red bean porridge
|Place of origin||Korea|
|Region or state||East Asia|
|Main ingredients||Red beans, Rice|
(per 1 serving)
|58 kcal (243 kJ)|
|Similar dishes||Hóngdòu tāng, shiruko|
Patjuk (Korean: 팥죽 [pʰat̚.t͈ɕuk̚]) is a type of Korean juk consisting of red beans and rice. It is commonly eaten during the winter season in Korea, and is associated to dongji (winter solstice), as people used to believe that the red color of patjuk drives off baneful spirits.
Dried red beans are boiled with eight to ten parts water until fully cooked and soft, then mashed and passed through a sieve. The bean skins are discarded, and the remaining beans sit for some time in order for them to separate into layers. The upper layer consisting of clear water is used to boil rice, while the lower layer consisting of settled red bean mash is kept. When the rice is cooked, the mashed beans are added back into the porridge along with saeal-sim (새알심; literally "bird's egg", named as such due to its resemblance to small bird's eggs, possibly quail eggs), which are the small rice cake balls made of glutinous rice flour. The number of saealsim added is often the same number as the eater's age. Salt is then added to taste.
Patjuk is commonly eaten during the winter season, and is associated with dongji (winter solstice), the day with the shortest period of daylight and the longest night of the year.
Cooking and eating patjuk was also a ritual to prevent bad luck, epidemic disease, and influences from malevolent spirits. People believed that the red color of patjuk drives off baneful spirits, as red was a symbolic color of positive energy which can keep negative energy at bay. According to the story, a man named Gong Gong had a bad son who died on the day of winter solstice and became a disease-spreading evil spirit who was afraid of red bean porridge. People began to make red bean porridge on winter solstice to ward off the spirit, and forestall epidemic diseases. Before eating patjuk, Koreans used to offer it to various household deities such as kitchen god. Patjuk used to be smeared on walls or doors, or placed in a bowl in each room of the house.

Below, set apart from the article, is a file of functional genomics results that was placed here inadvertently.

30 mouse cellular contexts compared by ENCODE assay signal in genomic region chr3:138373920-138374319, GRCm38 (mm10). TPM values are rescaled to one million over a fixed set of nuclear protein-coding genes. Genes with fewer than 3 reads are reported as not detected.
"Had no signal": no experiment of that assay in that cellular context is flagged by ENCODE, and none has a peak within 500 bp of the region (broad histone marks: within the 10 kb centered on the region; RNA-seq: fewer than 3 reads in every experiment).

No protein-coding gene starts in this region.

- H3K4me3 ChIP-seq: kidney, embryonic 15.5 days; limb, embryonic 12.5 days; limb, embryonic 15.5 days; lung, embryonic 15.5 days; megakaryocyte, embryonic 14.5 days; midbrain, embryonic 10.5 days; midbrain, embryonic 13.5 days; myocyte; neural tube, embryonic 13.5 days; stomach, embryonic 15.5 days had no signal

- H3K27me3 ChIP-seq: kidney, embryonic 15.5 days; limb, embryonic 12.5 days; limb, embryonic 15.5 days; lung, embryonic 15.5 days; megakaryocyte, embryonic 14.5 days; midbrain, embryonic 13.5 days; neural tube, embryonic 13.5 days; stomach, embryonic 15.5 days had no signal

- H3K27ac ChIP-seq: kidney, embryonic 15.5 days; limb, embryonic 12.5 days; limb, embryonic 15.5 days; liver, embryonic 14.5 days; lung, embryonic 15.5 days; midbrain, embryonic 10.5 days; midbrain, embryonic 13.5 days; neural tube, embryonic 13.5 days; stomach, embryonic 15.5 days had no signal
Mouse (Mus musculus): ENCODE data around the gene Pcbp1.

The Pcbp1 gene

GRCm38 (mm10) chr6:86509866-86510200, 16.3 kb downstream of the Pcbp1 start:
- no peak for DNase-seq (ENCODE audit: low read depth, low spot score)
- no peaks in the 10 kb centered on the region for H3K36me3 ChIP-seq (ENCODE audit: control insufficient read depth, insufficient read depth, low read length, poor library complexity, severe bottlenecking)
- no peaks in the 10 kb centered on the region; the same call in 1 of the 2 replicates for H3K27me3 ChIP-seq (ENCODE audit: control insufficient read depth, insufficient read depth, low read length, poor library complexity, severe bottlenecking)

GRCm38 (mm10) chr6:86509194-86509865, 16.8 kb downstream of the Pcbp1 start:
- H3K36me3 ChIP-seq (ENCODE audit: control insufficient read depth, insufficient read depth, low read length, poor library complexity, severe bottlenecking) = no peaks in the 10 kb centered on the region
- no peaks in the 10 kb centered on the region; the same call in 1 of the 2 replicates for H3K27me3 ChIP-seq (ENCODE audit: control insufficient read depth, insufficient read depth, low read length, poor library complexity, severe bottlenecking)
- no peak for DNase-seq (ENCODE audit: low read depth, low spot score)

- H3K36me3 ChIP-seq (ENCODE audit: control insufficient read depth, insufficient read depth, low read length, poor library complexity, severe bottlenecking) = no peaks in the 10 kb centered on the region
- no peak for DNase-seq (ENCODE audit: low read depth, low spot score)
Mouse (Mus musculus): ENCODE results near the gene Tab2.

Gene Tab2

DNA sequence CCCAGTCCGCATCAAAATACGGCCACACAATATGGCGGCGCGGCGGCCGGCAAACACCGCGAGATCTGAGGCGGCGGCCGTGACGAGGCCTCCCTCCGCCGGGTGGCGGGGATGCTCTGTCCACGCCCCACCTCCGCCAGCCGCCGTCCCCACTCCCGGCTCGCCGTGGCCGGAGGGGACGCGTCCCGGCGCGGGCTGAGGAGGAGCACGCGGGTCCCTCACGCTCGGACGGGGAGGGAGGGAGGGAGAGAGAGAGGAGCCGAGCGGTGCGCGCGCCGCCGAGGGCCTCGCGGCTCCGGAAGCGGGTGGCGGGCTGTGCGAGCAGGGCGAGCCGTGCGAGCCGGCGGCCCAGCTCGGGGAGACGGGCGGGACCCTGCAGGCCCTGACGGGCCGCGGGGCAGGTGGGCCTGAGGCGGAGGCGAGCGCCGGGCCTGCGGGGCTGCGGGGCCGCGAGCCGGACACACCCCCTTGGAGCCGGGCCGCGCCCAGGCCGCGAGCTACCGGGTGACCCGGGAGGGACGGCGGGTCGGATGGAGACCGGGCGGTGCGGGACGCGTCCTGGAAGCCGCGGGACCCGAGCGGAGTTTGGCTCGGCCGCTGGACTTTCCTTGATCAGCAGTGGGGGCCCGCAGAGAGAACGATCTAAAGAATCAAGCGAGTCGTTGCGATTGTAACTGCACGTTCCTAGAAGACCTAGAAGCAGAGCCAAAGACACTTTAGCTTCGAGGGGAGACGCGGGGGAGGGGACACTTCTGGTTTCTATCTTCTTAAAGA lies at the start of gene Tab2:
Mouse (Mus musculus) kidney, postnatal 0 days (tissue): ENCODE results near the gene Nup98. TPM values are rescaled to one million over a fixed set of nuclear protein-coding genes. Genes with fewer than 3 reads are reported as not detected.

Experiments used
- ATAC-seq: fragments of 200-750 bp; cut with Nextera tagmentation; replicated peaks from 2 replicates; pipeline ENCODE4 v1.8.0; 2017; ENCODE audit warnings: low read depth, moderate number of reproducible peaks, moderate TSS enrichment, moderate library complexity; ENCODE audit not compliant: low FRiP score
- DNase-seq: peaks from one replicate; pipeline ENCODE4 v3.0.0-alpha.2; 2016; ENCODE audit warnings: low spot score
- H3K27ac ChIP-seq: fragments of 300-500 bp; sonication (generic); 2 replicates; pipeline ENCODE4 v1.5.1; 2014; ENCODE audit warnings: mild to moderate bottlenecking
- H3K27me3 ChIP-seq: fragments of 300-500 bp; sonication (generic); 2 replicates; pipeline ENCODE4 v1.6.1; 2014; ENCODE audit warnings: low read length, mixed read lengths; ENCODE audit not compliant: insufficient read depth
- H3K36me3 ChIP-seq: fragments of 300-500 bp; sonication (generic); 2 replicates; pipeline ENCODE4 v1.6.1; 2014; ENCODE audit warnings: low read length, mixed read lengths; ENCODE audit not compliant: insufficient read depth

The custom of eating patjuk in winter is also related to Korea's long history as an agrarian society. Having a rich harvest has always been a pivotal issue for people, and eating patjuk became a ritual to wish for abundant harvests. By fully relaxing and eating nourishing food in winter, people wanted to be prepared to start farming in the spring. As winter was often the time of rice shortage, the staple in Korean cuisine, patjuk made of red beans, water, and relatively smaller amount of rice was an economical food. The dish also requires no extra side dishes to constitute a complete meal. Patjuk embodies a custom of conserving food.
Although the beliefs on red color and malevolent spirits as well as the agrarian traditions have faded in modern, industrialized society, patjuk is still enjoyed as a seasonal dish in Korea.
By the 24 solar terms, December 22nd is Dongji 동지, the longest night of the year. Koreans normally eat patjuk 팥죽, a red bean porridge cooked with small round rice cakes Some people believe that the red color of the porridge drives away evil spirits. Patjuk is often painted on the walls or doors, or a bowl is placed in each room of the house.
The representative food of this season is red bean porridge (p'at chuk); this is made by boiling red beans until they are fully cooked, smashing the beans and then adding balls of glutinous rice to create a porridge. Some variations also add noodles to the porridge.